Monday, January 23, 2012

Things I Would Tell My "Younger" Self

"Don't do as I do, do as I say" was a popular line in the Stewart household growing up.  My dad had his habits, good and bad. And he determined it would be much easier to just inform me of which ones were acceptable for me to pick up on, and which ones were not.  Smoking - bad.  Meatloaf (the band) - good.  Foul language - bad.  Hot Rods - good.  Feet on the couch - bad.  Grilling - good.

I just grew up assuming everyone's parents barbecued, drank and played darts every weekend.  I've since learned, that's not the case.  We all have the opportunity to learn from the good things, as well as the bad things that we experience - as a child, and as adults.  Even through the mixed messages growing up, I deciphered between right and wrong, which habits I would hold onto, and which ones I should pass on - in my opinion.  And since learning I, myself, am going to be a father, I started thinking about some of the things I would go back and whisper to my five year old, eight year old, twelve year old and teenage self.  Here's what I would say:

@ Age 5:  "Your little brother isn't that bad.  He's just different from you.  He looks like your mom, and he's the baby, and he'll get a lot of attention from her, and from her friends.  Don't take that personally, because you'll always be your dad's favorite.  They'll never say that, but trust me, it's true.  Later in life, your brother and you will become the best of friends.  He'll stay young a lot longer than you, which will be a breathe of fresh air at times, and make you scratch your head equally as much.  He'll figure it out, and it will be in large part because of how you act as an older brother.  Don't be too hard on him."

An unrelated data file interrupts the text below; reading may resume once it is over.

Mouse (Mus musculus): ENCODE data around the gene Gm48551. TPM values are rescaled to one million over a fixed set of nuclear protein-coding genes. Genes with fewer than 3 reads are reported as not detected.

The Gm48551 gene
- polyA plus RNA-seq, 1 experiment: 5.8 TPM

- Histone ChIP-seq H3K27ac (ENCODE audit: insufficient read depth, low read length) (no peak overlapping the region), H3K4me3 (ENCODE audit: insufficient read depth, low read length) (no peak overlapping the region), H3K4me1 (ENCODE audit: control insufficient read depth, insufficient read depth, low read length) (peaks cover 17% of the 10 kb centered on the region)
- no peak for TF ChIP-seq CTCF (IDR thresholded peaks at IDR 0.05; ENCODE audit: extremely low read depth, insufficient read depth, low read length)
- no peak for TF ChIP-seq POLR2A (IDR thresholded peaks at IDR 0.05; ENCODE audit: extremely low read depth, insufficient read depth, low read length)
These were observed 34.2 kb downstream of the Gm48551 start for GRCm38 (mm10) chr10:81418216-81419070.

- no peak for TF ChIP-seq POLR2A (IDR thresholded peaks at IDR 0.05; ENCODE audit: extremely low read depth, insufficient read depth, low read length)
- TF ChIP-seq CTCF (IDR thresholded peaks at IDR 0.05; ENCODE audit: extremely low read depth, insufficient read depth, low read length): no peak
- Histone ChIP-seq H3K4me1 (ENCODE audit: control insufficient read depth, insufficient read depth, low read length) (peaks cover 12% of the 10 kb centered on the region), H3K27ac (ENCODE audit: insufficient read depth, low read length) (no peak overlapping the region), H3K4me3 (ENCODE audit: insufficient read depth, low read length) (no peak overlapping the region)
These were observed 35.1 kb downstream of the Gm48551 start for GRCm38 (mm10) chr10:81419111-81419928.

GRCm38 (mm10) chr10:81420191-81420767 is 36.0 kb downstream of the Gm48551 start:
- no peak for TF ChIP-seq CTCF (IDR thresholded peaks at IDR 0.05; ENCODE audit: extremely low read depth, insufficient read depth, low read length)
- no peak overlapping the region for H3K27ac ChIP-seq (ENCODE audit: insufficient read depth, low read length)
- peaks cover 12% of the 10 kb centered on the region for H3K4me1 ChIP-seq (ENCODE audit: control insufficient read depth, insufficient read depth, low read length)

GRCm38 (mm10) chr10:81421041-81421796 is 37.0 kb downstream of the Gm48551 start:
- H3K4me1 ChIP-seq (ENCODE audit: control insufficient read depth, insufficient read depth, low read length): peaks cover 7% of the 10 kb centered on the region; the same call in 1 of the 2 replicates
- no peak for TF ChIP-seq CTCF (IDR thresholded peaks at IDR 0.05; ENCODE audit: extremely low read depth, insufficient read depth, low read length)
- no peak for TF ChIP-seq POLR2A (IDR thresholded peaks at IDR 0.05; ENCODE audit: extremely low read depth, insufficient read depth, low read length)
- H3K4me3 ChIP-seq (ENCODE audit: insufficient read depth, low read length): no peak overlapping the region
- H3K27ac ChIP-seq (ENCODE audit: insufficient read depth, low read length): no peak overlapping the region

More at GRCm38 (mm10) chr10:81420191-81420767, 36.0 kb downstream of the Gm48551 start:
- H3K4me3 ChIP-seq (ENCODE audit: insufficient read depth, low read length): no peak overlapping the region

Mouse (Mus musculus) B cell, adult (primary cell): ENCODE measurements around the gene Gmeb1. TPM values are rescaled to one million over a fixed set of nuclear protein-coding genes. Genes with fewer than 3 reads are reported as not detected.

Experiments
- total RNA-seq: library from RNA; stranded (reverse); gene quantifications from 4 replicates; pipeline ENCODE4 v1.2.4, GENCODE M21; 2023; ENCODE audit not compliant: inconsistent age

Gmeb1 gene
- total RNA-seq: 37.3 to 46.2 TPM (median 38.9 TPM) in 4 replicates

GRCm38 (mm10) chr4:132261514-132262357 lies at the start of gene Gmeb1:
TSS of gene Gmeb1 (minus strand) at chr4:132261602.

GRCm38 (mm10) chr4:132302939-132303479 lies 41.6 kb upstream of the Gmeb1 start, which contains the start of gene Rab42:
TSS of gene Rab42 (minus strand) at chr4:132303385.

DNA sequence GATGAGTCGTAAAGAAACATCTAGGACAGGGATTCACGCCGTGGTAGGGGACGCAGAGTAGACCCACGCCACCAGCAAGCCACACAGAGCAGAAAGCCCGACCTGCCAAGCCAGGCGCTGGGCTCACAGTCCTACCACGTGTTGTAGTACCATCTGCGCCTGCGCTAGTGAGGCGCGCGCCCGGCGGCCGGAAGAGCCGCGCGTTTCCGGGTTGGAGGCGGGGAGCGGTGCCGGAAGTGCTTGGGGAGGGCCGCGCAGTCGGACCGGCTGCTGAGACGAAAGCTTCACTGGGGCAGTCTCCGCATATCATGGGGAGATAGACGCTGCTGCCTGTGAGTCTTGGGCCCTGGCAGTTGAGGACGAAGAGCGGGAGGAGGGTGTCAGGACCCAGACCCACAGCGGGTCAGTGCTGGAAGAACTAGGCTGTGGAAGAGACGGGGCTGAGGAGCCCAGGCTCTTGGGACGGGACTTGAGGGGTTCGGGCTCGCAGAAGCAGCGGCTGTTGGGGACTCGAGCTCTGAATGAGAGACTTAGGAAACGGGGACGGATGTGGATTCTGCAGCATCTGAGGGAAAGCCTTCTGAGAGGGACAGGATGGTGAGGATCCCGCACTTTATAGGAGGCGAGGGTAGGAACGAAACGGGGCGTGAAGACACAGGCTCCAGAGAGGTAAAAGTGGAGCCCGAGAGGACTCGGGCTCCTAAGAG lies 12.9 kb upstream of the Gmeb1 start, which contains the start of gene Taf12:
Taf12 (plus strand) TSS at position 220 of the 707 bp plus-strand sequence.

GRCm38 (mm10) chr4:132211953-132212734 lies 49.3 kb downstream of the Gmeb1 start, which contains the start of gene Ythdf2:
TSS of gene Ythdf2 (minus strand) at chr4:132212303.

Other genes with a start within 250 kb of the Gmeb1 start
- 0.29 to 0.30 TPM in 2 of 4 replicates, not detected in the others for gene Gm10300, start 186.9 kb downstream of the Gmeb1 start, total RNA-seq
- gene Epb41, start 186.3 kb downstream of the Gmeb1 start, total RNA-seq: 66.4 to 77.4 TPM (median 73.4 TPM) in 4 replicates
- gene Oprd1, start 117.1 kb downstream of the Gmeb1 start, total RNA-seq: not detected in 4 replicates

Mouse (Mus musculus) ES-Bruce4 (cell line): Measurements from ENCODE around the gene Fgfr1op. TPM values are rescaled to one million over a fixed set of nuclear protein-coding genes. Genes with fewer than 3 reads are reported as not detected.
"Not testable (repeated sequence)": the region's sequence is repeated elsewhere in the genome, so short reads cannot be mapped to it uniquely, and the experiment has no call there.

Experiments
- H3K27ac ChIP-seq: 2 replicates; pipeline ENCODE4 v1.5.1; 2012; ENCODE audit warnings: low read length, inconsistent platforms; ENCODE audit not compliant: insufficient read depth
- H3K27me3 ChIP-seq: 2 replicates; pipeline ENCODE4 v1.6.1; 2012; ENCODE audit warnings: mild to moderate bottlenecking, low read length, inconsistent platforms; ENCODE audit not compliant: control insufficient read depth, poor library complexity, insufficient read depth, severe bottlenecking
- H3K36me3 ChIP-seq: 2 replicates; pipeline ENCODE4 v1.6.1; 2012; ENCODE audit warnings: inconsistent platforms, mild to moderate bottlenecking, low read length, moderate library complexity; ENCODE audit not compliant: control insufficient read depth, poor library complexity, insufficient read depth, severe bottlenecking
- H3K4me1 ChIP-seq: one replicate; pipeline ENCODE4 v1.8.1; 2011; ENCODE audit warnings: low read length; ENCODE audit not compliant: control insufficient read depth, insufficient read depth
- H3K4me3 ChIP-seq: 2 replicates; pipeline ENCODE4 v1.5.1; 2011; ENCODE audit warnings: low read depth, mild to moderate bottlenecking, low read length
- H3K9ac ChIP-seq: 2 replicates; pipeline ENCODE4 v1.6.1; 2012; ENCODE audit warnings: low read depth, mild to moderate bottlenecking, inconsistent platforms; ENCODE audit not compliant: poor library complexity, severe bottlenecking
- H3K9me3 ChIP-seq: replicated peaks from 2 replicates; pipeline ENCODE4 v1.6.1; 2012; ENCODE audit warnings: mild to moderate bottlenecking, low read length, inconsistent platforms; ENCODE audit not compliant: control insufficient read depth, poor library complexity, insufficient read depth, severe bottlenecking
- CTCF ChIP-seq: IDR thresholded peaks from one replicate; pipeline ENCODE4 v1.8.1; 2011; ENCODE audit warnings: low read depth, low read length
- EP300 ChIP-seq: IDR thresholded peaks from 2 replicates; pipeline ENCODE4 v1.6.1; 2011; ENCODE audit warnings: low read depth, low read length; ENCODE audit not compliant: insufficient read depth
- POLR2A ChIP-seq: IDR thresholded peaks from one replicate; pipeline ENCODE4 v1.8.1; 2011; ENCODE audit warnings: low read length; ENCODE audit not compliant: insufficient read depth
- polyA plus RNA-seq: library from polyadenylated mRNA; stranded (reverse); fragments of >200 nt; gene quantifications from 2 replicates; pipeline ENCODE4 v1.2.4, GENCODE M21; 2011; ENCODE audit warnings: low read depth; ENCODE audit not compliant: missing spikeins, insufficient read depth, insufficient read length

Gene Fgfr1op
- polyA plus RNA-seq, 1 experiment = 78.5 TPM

@ Age 8:  "Savor this.  Enjoy this time.  The next few years of you playing little league baseball will be critical.  Don't take it too seriously.  I know you hate losing, but relax.  It's just a game, and you'll end up winning much more than losing.  Your dad is your #1 fan, and your coach, which isn't easy - for either of you. Life right now is a big game, play it right.  Oh, and be nice to girls.  You'll have your hands full before you know it!"

@ Age 12:  "Ok, remember I said not to be too hard on your brother?  He's only eight, so don't kill him.  Lighten up.  No matter how bad something is, it's not that bad.  And, no matter how good something is, it's honestly not that good.  Don't be so dramatic.  You'll be starting high school in a couple of years, and it's ok to be different, you don't need to copy every one else - just be yourself.  Read more, you'll learn to love it.  Write more, you'll learn to rely on it.  And brush your teeth, for your own sake - it gets expensive."

@ Age 16:   "Listen, life is more than just girls and sports.  Stop rolling your eyes. And no, before you ask, we're not done here yet.  I'm not ruining your life, trust me.  Neither are your parents.  In fact, I think you're ruining dad's life more than anything.  Let me share something with you that you'll read someday; For the first twenty years of your life, you think everyone is thinking about you.  For the next twenty years of your life, you don't give a damn what people think about you.  And for the next twenty years, you realize no one was really thinking about you to begin with.  Instead of being overly moody and awkward, try being less selfish, and realize the world doesn't revolve around you.  You've got a lot on your plate, and even though your parents aren't "perfect", you turn out just fine.  College will be an option for you - but don't freak out if you don't go.  Again, you turn out just fine.  Get a job, save some money, and stop speeding!  Oh yea, remember I said to be nice to girls - not that nice!"

What would you tell your younger self???  What do you know now, that you wish you knew as a kid???

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